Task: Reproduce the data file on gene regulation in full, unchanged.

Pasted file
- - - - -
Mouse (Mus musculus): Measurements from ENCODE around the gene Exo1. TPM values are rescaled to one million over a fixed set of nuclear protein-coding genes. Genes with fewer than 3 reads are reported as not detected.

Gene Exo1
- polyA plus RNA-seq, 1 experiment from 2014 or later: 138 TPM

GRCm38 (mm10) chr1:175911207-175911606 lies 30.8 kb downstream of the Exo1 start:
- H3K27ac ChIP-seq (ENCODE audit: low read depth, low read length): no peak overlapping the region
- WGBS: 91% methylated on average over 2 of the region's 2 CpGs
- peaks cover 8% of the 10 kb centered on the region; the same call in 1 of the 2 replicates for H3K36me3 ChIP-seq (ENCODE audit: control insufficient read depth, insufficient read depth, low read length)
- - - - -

Mouse (Mus musculus): Measurements from ENCODE around the gene Exo1. TPM values are rescaled to one million over a fixed set of nuclear protein-coding genes. Genes with fewer than 3 reads are reported as not detected.

Gene Exo1
- polyA plus RNA-seq, 1 experiment from 2014 or later: 138 TPM

GRCm38 (mm10) chr1:175911207-175911606 lies 30.8 kb downstream of the Exo1 start:
- H3K27ac ChIP-seq (ENCODE audit: low read depth, low read length): no peak overlapping the region
- WGBS: 91% methylated on average over 2 of the region's 2 CpGs
- peaks cover 8% of the 10 kb centered on the region; the same call in 1 of the 2 replicates for H3K36me3 ChIP-seq (ENCODE audit: control insufficient read depth, insufficient read depth, low read length)